Comms Dealer Editorial: Delivering on the deal
When seeking to exit or secure investment there are whirlpools and jagged rocks on all sides. Here, Knight Corporate Finance Director Paul Billingham steers you through the pitfalls.
Ask anyone who has been through an exit or investment process with their business, or undertaken M&A, and they will tell you that there are many potential pitfalls to consider and overcome. From the outset it is important to always remember that there are three key stages to any process – planning, the transaction itself and post-completion. No stage is less important than the other. If one stage fails the whole process fails. When we meet with potential clients we always highlight how vital the planning stage is. Whichever type of transaction you undertake, it is crucial that you are fully prepared. You will need to know your ‘end game’ and ensure that the business is ready for what is likely to be a very intensive process.
If you do not plan and the business is not ready, the process is unlikely to get started, or will unravel at the transaction stage once due diligence starts. We have seen businesses rush into a process assuming that they are transaction ready, but once due diligence starts and they cannot answer questions or have the right information available, the process slows down and creates a lack of confidence from the other side. Fail to prepare, prepare to fail!
Once a process moves to the actual transaction stage, momentum is key, and key to momentum is ensuring that all parties on the transaction (buyer/investor, seller, management, lawyers, advisers) are all focused. You also need to ensure that the transaction does not distract from running the business day-to-day. A common mistake is that the founder or management get too involved in the process and take their eye off the ball. Nothing reduces the chances of a successful transaction more than a business under performing. Given a process can last anything between six and 12 months, it is vital that the organisation continues to perform in line with what has been set out in any Information Memorandum provided.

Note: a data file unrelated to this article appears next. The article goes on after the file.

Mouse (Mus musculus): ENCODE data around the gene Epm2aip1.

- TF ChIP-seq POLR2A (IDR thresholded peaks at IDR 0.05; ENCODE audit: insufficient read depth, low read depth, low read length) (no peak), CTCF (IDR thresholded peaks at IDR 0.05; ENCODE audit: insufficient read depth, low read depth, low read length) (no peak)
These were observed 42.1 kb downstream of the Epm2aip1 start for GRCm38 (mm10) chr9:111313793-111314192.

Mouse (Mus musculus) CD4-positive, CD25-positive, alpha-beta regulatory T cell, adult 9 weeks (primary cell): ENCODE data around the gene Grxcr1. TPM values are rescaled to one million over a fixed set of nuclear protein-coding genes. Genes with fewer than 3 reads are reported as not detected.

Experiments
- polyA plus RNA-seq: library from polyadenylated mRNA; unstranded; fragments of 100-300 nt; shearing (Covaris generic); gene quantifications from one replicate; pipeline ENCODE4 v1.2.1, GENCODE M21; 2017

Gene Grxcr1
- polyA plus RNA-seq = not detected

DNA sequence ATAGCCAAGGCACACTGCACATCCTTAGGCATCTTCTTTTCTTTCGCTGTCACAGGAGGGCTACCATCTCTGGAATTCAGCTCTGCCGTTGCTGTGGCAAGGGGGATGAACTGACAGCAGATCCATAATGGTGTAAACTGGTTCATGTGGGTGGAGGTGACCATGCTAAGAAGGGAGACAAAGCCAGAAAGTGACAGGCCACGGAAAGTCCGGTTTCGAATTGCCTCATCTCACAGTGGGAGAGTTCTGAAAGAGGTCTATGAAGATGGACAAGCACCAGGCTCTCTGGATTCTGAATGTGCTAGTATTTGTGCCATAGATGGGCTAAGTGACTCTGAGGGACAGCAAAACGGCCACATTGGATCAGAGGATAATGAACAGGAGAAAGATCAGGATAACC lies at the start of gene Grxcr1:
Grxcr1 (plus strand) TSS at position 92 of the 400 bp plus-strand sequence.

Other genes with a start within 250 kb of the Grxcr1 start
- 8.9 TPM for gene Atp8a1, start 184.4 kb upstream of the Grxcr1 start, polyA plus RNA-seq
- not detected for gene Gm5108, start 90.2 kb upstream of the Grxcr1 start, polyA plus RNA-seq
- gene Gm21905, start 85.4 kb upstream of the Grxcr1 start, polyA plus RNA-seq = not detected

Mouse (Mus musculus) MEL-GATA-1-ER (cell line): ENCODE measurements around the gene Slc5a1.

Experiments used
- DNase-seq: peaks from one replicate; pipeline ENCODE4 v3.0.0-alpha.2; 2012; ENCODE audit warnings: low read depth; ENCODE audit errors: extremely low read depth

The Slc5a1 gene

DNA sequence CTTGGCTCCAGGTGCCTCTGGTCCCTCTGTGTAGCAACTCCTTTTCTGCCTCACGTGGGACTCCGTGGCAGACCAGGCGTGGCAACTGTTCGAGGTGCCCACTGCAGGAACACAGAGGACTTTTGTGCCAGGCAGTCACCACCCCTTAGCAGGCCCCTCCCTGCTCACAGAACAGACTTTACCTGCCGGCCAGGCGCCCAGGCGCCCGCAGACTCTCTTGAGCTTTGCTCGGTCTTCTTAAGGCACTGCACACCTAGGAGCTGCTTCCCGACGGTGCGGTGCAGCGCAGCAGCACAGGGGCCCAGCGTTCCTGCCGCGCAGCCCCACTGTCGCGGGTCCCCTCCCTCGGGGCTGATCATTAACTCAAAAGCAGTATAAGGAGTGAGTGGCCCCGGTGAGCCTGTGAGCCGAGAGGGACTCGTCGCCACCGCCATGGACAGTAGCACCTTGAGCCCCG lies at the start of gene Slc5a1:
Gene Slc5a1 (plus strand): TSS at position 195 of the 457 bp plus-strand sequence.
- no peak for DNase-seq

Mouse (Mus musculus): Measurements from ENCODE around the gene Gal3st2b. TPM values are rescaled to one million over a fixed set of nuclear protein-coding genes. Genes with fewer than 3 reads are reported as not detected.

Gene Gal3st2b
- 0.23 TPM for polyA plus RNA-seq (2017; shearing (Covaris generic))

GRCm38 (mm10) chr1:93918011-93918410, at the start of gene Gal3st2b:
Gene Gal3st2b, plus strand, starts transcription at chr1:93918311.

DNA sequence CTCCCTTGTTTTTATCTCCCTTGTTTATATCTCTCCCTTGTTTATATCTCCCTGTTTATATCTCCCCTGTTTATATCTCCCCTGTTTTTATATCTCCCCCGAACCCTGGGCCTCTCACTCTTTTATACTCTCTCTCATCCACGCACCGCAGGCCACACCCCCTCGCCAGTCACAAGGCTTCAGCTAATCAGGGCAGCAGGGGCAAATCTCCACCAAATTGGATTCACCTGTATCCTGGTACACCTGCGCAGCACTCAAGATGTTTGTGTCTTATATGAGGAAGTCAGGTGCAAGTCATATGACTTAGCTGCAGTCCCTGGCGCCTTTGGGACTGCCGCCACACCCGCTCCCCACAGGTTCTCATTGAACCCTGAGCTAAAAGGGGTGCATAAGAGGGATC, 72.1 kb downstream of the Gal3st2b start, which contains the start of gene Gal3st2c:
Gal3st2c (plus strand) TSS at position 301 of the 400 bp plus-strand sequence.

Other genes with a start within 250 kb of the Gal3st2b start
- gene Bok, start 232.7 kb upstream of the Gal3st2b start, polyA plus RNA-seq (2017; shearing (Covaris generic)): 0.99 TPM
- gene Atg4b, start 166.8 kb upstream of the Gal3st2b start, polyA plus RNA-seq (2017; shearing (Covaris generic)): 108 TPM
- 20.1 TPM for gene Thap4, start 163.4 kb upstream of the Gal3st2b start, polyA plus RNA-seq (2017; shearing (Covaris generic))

The transaction stage is always challenging. It can also be tiring and at times frustrating. It is easy for founders to get emotional and even irrational at times, so keeping calm and poised is important. We have known of deals fail at the transaction stage purely because it has all been too much for a business owner and they simply decide to call it a day. When we work with clients we see a key part of our role as taking this pressure away. It is no coincidence that more deals fail when corporate finance advisers are not involved. Lawyers are an important part of the process but they don’t tend to get involved in the emotional aspects of a transaction.
Finally, the phase that is often ignored until the last minute is the post-completion stage. Knowing what each party wants post-completion is important, and with trade sales in particular, the success of a transaction will depend on delivering an agreed post-completion plan. We have seen buyers undertake transactions at low valuations, thinking they have a great deal, only to see the value erode post-completion because of either a lack of planning or lack of foresight about the potential pitfalls that ‘value’ deals often bring.
Many trade deals involve earn-outs and understanding the rules of engagement post-deal are vital in ensuring that there is no fall out between parties and success is maximised. Earn-outs can work very well, but the ones that do are those that have a clear set of aligned interests between all parties. If a founder wants to leave immediately but have consideration dependent on delivering an earn-out, can they be confident that it will be maximised in their absence?
Knight Corporate Finance always recommends using advisers on any transaction. Why? Because the most successful buyers in the market have specialist M&A teams, and investors undertake transactions day-in-day out – so we are always amazed by anyone considering a transaction without professional advice. It is true that an advised transaction results in higher fees, but hands on guidance greatly increases the chance of success. A good adviser will overcome all of the potential pitfalls outlined in this article.